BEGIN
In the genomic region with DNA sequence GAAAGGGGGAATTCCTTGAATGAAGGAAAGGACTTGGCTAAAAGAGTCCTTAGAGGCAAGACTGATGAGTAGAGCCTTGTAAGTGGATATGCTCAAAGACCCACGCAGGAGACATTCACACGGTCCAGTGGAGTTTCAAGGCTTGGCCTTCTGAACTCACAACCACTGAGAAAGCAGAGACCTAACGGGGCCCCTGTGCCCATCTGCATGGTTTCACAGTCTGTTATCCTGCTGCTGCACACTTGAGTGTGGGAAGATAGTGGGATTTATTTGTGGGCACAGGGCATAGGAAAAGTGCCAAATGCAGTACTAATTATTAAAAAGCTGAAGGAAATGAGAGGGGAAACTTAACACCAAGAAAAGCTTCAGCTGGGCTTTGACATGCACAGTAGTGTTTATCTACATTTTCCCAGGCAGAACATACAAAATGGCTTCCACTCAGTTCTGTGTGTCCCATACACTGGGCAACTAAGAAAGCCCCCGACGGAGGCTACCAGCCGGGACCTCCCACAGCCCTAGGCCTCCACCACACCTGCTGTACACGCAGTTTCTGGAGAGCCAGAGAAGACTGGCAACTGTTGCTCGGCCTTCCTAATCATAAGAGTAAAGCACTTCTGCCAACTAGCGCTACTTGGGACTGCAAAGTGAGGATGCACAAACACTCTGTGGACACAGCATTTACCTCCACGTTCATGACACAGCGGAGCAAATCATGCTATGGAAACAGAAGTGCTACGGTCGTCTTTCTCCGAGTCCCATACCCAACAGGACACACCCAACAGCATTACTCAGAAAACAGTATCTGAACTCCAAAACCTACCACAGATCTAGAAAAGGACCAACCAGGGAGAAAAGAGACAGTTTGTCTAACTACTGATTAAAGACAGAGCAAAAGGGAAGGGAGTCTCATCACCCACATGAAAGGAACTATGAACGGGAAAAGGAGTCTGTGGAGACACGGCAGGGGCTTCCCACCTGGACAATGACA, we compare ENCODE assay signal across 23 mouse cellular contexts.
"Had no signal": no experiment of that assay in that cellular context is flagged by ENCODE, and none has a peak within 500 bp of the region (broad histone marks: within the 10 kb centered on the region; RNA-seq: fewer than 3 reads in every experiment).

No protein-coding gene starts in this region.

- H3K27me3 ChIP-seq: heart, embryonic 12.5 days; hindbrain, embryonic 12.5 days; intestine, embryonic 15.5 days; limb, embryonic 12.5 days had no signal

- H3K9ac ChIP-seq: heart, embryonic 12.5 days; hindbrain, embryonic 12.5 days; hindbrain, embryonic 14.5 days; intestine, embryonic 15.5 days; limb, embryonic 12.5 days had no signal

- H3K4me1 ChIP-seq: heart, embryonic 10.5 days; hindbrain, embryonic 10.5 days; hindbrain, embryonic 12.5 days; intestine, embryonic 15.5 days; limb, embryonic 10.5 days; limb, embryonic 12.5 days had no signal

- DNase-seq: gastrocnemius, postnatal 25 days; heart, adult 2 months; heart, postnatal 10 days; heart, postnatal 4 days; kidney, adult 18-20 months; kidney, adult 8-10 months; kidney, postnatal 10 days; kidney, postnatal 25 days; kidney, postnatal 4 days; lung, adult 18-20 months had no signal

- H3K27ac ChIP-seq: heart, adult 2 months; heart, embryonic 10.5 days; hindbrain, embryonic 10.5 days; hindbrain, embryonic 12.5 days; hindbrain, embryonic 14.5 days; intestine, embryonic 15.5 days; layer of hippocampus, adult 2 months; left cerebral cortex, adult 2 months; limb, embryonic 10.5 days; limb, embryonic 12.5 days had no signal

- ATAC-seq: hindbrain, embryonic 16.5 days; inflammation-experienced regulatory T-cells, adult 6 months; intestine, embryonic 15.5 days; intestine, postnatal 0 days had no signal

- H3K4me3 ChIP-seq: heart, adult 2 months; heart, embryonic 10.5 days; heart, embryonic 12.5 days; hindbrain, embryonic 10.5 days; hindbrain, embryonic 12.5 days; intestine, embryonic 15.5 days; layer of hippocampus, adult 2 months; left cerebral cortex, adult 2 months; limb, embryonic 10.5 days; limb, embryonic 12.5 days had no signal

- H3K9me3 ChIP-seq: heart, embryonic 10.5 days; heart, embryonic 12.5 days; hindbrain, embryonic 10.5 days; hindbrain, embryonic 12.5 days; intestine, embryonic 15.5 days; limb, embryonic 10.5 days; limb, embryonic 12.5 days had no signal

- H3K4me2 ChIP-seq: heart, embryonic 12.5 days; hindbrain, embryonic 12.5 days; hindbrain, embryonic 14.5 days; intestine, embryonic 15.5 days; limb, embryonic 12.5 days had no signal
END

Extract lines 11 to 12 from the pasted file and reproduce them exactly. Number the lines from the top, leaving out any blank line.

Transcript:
- H3K9me3 ChIP-seq: heart, embryonic 10.5 days; heart, embryonic 12.5 days; hindbrain, embryonic 10.5 days; hindbrain, embryonic 12.5 days; intestine, embryonic 15.5 days; limb, embryonic 10.5 days; limb, embryonic 12.5 days had no signal

- H3K4me2 ChIP-seq: heart, embryonic 12.5 days; hindbrain, embryonic 12.5 days; hindbrain, embryonic 14.5 days; intestine, embryonic 15.5 days; limb, embryonic 12.5 days had no signal